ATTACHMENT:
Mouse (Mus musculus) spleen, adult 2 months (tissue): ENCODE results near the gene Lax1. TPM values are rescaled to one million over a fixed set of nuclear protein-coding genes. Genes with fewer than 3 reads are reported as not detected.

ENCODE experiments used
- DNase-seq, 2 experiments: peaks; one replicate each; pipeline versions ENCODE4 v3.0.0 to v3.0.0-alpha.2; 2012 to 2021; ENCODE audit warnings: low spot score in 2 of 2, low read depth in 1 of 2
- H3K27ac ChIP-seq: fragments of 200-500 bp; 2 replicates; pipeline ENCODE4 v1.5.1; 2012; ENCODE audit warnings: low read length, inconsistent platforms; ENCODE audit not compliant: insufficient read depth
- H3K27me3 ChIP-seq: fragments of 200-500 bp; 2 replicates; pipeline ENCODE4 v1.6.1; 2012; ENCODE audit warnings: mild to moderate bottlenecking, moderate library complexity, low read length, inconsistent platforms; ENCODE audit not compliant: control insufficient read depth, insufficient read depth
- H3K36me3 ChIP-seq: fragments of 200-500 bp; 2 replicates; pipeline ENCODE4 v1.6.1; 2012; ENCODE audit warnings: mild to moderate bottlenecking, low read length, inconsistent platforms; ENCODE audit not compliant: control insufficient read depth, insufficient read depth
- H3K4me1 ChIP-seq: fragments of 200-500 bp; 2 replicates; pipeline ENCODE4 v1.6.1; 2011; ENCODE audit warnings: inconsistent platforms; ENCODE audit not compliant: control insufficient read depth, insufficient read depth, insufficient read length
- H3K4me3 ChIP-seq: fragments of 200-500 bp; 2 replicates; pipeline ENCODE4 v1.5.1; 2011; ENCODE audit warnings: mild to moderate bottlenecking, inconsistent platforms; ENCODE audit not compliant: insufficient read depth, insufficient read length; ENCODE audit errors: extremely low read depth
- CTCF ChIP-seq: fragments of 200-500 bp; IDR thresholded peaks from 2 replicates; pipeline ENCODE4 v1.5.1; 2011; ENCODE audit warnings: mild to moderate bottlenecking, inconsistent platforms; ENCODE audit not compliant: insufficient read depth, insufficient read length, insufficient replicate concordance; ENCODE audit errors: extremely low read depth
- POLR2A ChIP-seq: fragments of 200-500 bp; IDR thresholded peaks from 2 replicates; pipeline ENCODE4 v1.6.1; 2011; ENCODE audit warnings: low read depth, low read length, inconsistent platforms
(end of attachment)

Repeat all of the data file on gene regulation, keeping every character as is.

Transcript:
Mouse (Mus musculus) spleen, adult 2 months (tissue): ENCODE results near the gene Lax1. TPM values are rescaled to one million over a fixed set of nuclear protein-coding genes. Genes with fewer than 3 reads are reported as not detected.

ENCODE experiments used
- DNase-seq, 2 experiments: peaks; one replicate each; pipeline versions ENCODE4 v3.0.0 to v3.0.0-alpha.2; 2012 to 2021; ENCODE audit warnings: low spot score in 2 of 2, low read depth in 1 of 2
- H3K27ac ChIP-seq: fragments of 200-500 bp; 2 replicates; pipeline ENCODE4 v1.5.1; 2012; ENCODE audit warnings: low read length, inconsistent platforms; ENCODE audit not compliant: insufficient read depth
- H3K27me3 ChIP-seq: fragments of 200-500 bp; 2 replicates; pipeline ENCODE4 v1.6.1; 2012; ENCODE audit warnings: mild to moderate bottlenecking, moderate library complexity, low read length, inconsistent platforms; ENCODE audit not compliant: control insufficient read depth, insufficient read depth
- H3K36me3 ChIP-seq: fragments of 200-500 bp; 2 replicates; pipeline ENCODE4 v1.6.1; 2012; ENCODE audit warnings: mild to moderate bottlenecking, low read length, inconsistent platforms; ENCODE audit not compliant: control insufficient read depth, insufficient read depth
- H3K4me1 ChIP-seq: fragments of 200-500 bp; 2 replicates; pipeline ENCODE4 v1.6.1; 2011; ENCODE audit warnings: inconsistent platforms; ENCODE audit not compliant: control insufficient read depth, insufficient read depth, insufficient read length
- H3K4me3 ChIP-seq: fragments of 200-500 bp; 2 replicates; pipeline ENCODE4 v1.5.1; 2011; ENCODE audit warnings: mild to moderate bottlenecking, inconsistent platforms; ENCODE audit not compliant: insufficient read depth, insufficient read length; ENCODE audit errors: extremely low read depth
- CTCF ChIP-seq: fragments of 200-500 bp; IDR thresholded peaks from 2 replicates; pipeline ENCODE4 v1.5.1; 2011; ENCODE audit warnings: mild to moderate bottlenecking, inconsistent platforms; ENCODE audit not compliant: insufficient read depth, insufficient read length, insufficient replicate concordance; ENCODE audit errors: extremely low read depth
- POLR2A ChIP-seq: fragments of 200-500 bp; IDR thresholded peaks from 2 replicates; pipeline ENCODE4 v1.6.1; 2011; ENCODE audit warnings: low read depth, low read length, inconsistent platforms